Life of a leap year baby

By Annabeth Carlson

The month of February quickly leads into March, a transition that may not be significant to most people in their everyday lives. But to some, an important day is often missing: Feb. 29. 

Feb. 29 is the last day of the month on leap years, which happen every four years. Normally, the month ends on the 28th. According to, leap years originated in 46 B.C. when Julius Caesar decided to add one day every four years to align the lunar and solar calendars.

So what happens to people who are born on the leap day, Feb. 29?

Melody Chiang, junior in LAS, does not know the answer.

“I imagine they might celebrate their birthday in March,” she said.

Imani Griffin, freshman in Social Work, said she thinks she would feel down if she had a leap year birthday.

“It depends on your culture or how significant birthdays are for you, but (on leap years) you could celebrate it in a big way,” Griffin said.

For Andrew Michael Young, a 45-year-old man from Fenton, Mo., with a leap year birthday, the answer has always been a sense of humor.

Young was born on Feb. 29, 1968 at 10 p.m., just missing the cutoff to have a normal birthday by two hours. Growing up, he decided to celebrate on Feb. 28 instead.

“It seemed stupid to me to celebrate it in the month of March when that is not when I was born,” Young explained.

Young said people think his leap year birthday is weird, often asking questions and making fun of it. He said he understands their confusion.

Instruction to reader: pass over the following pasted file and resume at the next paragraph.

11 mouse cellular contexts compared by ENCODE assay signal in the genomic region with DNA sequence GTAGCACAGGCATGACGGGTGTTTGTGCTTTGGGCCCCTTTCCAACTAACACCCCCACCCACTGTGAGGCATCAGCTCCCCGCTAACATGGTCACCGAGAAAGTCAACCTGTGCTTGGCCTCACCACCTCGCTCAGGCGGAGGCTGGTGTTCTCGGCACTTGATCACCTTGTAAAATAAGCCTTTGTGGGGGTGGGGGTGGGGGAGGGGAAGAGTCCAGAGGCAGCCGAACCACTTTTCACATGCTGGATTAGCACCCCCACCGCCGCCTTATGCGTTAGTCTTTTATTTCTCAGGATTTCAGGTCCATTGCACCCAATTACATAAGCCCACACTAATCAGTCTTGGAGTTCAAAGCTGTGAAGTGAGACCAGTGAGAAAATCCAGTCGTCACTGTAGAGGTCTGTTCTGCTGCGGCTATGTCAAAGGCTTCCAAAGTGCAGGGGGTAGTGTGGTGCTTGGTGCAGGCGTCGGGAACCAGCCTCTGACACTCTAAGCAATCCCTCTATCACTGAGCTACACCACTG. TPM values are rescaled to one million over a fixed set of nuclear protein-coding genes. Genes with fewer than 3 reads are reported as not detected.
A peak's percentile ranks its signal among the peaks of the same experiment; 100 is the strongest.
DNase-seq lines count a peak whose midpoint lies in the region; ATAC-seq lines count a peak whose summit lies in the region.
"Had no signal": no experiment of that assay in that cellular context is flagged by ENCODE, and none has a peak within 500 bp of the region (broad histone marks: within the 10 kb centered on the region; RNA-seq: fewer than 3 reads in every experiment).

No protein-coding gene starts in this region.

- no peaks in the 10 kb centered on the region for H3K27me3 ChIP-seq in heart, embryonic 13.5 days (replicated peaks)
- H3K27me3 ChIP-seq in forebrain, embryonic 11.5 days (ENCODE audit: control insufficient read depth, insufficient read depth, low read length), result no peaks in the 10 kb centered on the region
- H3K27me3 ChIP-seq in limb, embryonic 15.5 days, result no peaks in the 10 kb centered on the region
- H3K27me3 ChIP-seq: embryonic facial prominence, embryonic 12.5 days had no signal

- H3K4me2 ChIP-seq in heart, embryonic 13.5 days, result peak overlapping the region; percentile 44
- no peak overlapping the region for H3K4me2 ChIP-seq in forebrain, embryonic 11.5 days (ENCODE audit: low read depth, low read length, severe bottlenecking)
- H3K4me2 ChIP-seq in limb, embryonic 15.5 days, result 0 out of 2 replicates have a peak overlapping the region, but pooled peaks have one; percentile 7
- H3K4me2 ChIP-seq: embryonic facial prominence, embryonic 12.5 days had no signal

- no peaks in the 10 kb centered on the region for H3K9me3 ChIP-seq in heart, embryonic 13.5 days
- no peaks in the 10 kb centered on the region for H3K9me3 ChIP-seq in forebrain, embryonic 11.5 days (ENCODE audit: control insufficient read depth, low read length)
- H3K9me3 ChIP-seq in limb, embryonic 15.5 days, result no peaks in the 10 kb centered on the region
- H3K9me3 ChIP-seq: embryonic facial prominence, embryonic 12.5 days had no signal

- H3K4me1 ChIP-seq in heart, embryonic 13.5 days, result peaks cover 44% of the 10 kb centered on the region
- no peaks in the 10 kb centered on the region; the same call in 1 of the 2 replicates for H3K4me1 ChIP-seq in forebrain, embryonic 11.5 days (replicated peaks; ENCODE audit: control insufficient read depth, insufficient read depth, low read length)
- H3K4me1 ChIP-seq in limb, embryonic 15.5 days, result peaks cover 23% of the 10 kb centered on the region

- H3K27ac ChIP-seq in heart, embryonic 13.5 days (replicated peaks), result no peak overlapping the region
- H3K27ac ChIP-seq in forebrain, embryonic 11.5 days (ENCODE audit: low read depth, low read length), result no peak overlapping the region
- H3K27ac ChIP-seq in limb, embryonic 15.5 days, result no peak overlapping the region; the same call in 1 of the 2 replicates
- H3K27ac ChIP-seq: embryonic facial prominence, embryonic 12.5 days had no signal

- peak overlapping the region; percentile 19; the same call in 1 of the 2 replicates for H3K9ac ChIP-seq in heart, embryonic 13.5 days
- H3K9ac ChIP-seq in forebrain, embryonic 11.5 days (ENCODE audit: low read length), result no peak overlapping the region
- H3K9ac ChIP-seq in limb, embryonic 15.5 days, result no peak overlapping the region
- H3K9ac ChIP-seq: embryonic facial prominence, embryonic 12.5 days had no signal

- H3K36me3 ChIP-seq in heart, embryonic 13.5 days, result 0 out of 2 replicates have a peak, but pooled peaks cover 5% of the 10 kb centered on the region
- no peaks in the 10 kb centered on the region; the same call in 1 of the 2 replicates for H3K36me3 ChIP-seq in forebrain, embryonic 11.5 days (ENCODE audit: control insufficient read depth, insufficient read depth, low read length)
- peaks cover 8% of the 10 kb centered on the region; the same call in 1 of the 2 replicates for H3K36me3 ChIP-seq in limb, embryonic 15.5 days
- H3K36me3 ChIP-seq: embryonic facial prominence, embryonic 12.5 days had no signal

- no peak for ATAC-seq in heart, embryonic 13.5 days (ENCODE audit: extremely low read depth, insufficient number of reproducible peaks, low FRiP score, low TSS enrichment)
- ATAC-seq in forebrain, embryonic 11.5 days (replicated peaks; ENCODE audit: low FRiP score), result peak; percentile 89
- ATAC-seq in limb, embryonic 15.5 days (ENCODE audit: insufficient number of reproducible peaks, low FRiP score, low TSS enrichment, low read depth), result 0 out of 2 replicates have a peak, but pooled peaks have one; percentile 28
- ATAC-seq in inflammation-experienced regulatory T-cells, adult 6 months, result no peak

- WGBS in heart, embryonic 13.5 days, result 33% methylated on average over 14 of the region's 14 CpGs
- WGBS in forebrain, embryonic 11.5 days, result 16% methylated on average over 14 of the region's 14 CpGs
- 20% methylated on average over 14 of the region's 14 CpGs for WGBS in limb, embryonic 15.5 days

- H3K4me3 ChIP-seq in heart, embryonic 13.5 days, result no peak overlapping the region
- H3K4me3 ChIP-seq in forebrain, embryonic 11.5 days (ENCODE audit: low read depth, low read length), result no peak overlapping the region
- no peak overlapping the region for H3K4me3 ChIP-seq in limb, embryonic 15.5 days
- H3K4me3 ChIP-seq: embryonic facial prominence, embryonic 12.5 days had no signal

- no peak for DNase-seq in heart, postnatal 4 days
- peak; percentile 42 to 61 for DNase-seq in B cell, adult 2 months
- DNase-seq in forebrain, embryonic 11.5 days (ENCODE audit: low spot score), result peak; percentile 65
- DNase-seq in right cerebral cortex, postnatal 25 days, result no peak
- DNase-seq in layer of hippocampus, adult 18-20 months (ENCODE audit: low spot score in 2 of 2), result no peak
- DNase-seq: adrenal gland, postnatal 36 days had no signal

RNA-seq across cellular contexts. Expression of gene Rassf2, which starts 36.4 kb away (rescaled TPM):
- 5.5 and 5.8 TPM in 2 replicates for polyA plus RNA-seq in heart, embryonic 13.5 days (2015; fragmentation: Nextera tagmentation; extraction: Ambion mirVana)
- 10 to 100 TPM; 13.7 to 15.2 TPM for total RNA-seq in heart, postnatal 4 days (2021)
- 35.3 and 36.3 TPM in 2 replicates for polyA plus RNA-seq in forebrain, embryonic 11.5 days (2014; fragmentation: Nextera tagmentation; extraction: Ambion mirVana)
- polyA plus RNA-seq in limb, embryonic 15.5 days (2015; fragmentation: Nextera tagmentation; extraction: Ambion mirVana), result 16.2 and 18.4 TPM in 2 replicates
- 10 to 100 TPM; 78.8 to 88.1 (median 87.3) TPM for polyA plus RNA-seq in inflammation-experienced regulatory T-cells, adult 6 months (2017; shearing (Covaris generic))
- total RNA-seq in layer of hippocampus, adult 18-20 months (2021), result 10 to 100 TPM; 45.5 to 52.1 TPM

“It’s weird how one day every four years has to be so different,” he said.

It is rare to find other people with leap year birthdays, but through his career with the criminal justice system, Young has met at least two other people who share this circumstance.

In his life, Young has technically only had 11 birthdays so far, something he likes to bring up as a joke to adults as he grows older. He said the funniest occurrence was when he turned 21. Because it was not a leap year, he went out to celebrate on Feb. 28. Young was turned away at the bar because it was not technically his birthday. Luckily, he said he found a bar that understood his situation. 

Griffin said that if she was in that position, she would have a really big celebration when her actual birthday came around.

This has been the case for Young. On his 10th leap year and 40th birthday, his wife threw him a surprise party and invited family members from all over. It was the best time, Young said. 

Unfortunately, 2014 is not a leap year. The next time Young will be able to celebrate his birthday will be in 2016.

In the meantime, Young will continue to explain this unique aspect of his life lightheartedly, with a one-liner that he said is a fun way to talk about a confusing subject:

“Sometimes somebody really special comes into the world, and God has them born on the 29th to designate that they are special.”

Annabeth can be reached at [email protected]